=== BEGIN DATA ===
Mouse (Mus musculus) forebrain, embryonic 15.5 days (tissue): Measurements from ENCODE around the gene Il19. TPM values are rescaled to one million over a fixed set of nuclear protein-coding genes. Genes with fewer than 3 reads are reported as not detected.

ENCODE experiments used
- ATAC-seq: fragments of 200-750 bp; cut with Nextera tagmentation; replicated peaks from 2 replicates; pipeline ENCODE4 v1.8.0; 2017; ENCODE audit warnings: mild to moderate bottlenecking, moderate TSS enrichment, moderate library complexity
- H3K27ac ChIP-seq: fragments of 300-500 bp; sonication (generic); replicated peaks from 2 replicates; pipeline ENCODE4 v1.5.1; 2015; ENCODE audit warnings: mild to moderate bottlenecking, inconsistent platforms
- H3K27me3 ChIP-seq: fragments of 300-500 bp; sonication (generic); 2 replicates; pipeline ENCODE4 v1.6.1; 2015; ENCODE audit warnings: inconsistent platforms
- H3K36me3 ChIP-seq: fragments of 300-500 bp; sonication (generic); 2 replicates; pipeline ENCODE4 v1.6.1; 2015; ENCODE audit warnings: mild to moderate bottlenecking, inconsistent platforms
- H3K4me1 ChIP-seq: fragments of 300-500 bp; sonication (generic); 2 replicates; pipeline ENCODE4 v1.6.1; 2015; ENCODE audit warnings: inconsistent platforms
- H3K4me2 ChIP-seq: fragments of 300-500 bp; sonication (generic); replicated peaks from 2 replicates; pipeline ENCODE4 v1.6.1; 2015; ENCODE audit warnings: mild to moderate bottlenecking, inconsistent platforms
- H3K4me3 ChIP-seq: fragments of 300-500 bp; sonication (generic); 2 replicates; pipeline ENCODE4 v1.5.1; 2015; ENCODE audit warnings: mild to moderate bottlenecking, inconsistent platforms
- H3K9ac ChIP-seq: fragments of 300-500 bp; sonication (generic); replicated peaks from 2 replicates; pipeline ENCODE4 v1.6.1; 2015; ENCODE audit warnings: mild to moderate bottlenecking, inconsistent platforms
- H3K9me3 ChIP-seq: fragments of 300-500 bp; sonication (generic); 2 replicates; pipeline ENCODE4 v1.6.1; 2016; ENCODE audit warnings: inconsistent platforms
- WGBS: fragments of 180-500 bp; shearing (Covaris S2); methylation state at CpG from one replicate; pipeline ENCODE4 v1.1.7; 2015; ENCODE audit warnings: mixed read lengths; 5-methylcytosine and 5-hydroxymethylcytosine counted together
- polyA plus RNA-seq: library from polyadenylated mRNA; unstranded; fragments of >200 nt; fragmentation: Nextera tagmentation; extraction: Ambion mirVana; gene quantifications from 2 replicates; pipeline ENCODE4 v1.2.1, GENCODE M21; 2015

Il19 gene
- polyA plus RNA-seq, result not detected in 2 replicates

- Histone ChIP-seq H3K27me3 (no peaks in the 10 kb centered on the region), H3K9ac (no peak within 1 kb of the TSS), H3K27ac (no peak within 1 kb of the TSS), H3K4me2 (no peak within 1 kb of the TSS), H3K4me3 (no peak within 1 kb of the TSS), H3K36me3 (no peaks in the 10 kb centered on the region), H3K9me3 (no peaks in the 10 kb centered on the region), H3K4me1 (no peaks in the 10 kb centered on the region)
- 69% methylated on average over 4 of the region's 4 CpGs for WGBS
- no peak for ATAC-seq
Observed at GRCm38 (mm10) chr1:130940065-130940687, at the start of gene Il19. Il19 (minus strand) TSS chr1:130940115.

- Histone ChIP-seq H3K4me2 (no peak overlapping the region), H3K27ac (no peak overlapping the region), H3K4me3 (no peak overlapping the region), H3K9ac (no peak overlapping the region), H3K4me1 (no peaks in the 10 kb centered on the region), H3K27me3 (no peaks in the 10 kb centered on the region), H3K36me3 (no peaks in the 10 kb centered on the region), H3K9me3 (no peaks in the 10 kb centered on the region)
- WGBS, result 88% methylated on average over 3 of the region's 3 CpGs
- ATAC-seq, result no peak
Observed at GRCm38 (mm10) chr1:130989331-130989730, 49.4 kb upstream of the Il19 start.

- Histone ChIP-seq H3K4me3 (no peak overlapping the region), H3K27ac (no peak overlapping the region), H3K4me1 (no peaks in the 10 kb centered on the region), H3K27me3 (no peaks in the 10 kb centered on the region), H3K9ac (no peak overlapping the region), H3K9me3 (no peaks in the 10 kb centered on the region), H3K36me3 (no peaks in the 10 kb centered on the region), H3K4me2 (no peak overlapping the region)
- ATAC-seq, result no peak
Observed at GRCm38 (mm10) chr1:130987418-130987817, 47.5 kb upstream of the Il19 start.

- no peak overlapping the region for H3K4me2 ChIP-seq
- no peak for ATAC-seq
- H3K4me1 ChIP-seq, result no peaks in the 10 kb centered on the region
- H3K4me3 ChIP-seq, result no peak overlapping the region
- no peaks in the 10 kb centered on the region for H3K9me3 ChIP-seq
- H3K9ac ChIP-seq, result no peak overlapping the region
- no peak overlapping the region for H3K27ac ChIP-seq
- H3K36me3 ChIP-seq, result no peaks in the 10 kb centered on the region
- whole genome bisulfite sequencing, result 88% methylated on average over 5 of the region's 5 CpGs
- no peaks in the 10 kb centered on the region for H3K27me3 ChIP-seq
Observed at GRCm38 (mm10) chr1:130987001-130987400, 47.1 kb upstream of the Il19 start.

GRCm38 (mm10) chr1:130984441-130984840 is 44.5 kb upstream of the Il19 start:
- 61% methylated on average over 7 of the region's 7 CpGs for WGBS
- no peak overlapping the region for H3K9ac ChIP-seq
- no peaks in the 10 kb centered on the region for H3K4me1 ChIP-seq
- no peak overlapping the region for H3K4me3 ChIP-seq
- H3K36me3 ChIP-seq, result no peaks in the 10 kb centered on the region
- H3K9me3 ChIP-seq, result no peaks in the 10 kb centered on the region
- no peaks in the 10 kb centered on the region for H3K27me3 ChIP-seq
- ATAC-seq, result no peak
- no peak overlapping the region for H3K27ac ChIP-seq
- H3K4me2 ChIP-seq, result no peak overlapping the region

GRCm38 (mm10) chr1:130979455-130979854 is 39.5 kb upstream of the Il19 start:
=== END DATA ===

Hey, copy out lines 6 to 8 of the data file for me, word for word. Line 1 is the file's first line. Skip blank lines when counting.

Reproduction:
- H3K36me3 ChIP-seq: fragments of 300-500 bp; sonication (generic); 2 replicates; pipeline ENCODE4 v1.6.1; 2015; ENCODE audit warnings: mild to moderate bottlenecking, inconsistent platforms
- H3K4me1 ChIP-seq: fragments of 300-500 bp; sonication (generic); 2 replicates; pipeline ENCODE4 v1.6.1; 2015; ENCODE audit warnings: inconsistent platforms
- H3K4me2 ChIP-seq: fragments of 300-500 bp; sonication (generic); replicated peaks from 2 replicates; pipeline ENCODE4 v1.6.1; 2015; ENCODE audit warnings: mild to moderate bottlenecking, inconsistent platforms